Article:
Sunday, 3 January 2021

Zero waste changes I implemented that you can too!

In 2020 I decided I wanted to make more environmentally conscious decisions. Some of these changes were simple and easy, others took months of thinking about them before finally taking the plunge. I thought I would share these changes with you and share that being environmentally conscious isn't about being perfect, but every change you are able to make creates a knock on effect.

So here are the changes I implemented in 2020: 

1. Drinking from a reusable cup. 

This is probably the easiest one to do and costs between £5 and £11. When travelling you can use the Refillmybottle app and it will tell you about locations where you can go in and ask for them to refill your bottle for free. When flying if you take your empty bottle through security you can then usually ask a coffee shop like Costa to fill it up and I've never had anyone refuse to. Although it is a small investment to make, imagine how much money you save in the long run by not buying plastic water bottles. 

2. Using Tupperware instead of tin foil or cling film. 

We are British and prone to a sandwich at lunch and they fit perfectly into a Tupperware box. Tupperware is super cheap to buy if you buy the plastic ones. Although the best option is a glass box with a bamboo lid if you want to be super environmentally friendly but these do mean more of a financial investment. 

3. A Bamboo toothbrush 

In 2020 chain stores such as Superdrug and TKMax finally started selling bamboo toothbrushes and they aren't marketed at that much more than that for a plastic toothbrush. It has never been easier! 

4. Recycling food waste in a compost bin 

Your local council, depending on your area, may provide you with a compost bin. If not I was able to buy ours online for about £15. You do then have to buy compostable bags for it which I buy from our local library - £3 for 50 bags (we do about 1-2 bags a week with 3 people living in our household). You can buy the bags for cheaper at some supermarkets but you do pay for what you get and those ones can rip quite easily. Another little handy tip, supermarkets now use compostable bags for fruit and vegetables so I try to tie these carefully so that I can reuse them in the compost bin.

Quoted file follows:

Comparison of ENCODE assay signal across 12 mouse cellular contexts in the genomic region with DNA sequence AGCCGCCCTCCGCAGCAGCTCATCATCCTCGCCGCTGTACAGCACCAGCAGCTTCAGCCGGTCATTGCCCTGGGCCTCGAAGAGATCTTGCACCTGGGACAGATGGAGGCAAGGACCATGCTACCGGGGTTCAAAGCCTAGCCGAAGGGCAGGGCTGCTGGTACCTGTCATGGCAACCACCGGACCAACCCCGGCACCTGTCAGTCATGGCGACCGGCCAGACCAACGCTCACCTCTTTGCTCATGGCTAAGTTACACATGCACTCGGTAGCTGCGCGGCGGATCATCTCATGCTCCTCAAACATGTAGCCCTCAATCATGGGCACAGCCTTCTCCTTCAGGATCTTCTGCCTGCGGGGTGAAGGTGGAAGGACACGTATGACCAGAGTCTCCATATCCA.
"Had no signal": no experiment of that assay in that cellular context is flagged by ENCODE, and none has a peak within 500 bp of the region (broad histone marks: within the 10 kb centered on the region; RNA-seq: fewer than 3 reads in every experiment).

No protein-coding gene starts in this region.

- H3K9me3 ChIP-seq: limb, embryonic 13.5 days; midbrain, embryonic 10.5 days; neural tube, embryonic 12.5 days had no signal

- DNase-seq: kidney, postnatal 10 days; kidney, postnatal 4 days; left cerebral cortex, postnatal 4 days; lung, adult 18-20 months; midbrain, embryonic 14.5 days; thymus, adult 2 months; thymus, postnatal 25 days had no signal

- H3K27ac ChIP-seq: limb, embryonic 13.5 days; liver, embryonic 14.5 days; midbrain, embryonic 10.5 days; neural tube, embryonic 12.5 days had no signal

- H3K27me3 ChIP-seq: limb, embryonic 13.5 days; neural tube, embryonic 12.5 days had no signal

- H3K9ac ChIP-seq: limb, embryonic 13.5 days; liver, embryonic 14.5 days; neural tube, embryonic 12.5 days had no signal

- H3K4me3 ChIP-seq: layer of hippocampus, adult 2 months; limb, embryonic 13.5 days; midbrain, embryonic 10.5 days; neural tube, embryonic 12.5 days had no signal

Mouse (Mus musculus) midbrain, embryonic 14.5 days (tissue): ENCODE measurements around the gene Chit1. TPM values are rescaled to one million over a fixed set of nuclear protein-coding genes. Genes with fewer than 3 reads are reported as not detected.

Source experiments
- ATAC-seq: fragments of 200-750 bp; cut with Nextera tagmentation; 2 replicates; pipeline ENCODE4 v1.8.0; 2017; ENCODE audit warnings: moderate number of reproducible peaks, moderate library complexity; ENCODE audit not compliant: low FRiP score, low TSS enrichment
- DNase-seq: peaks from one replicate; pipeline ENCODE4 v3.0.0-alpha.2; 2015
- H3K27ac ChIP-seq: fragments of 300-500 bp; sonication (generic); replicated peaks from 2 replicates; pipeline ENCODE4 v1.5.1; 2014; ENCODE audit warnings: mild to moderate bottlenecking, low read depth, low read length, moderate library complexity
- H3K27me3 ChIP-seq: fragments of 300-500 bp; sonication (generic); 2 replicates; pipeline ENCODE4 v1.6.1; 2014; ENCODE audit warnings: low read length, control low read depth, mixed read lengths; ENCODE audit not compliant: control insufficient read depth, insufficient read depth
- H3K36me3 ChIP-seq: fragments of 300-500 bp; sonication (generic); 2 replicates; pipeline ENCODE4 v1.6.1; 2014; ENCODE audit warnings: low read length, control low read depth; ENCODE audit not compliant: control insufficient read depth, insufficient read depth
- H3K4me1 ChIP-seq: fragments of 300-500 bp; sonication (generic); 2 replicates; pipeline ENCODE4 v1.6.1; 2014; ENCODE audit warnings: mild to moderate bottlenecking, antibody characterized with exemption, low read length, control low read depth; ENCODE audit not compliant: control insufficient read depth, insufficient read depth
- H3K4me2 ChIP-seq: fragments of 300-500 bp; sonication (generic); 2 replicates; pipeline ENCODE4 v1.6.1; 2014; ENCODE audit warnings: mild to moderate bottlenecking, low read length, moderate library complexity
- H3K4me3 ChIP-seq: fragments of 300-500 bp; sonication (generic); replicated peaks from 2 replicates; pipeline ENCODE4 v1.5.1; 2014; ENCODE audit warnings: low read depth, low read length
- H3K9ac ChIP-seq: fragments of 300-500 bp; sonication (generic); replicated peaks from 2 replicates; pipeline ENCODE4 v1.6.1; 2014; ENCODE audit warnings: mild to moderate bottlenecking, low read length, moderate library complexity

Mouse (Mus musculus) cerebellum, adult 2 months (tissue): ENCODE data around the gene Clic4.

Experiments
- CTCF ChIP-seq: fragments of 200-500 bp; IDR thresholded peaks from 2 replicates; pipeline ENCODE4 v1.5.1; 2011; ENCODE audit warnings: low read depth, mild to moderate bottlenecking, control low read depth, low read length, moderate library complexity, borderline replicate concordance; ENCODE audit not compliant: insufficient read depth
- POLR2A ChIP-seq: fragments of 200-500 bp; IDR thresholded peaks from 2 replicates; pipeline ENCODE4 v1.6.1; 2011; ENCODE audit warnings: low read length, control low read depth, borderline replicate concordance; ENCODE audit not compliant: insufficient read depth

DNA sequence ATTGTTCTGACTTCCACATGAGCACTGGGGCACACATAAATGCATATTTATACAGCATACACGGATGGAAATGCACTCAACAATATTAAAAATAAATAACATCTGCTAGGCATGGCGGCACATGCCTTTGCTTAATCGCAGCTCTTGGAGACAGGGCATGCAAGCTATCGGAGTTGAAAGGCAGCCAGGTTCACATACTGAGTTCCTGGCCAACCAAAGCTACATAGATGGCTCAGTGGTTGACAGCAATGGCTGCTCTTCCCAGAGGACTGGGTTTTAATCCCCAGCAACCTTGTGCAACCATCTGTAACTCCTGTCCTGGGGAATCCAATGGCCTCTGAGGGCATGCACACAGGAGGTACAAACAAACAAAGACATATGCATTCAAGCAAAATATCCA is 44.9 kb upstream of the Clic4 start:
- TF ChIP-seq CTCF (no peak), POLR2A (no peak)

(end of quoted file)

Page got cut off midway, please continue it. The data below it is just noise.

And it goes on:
5. Using the library

I'm a bit of a book nerd and can go through books at the speed of light which can become pretty expensive, especially when reading a book once and then never again. This year I decided to stop buying books brand new and instead use my library. Using my library has also meant I can try various different genres and if I don't like them it doesn't matter because I didn't spent a penny. The only thing to be careful of is late charges of 25p per day, but you do get a 3 week loan period and can renew easily online. 

6. Reusable cotton pads

This is one of the most recent changes we have made in my household. With two women in the house we go through quite a few cotton pads when removing our makeup and so we decided to finally take the plunge and buy reusable cotton pads. We bought 20 pads for £12 and once used they simply go in the washing machine in a little pouch.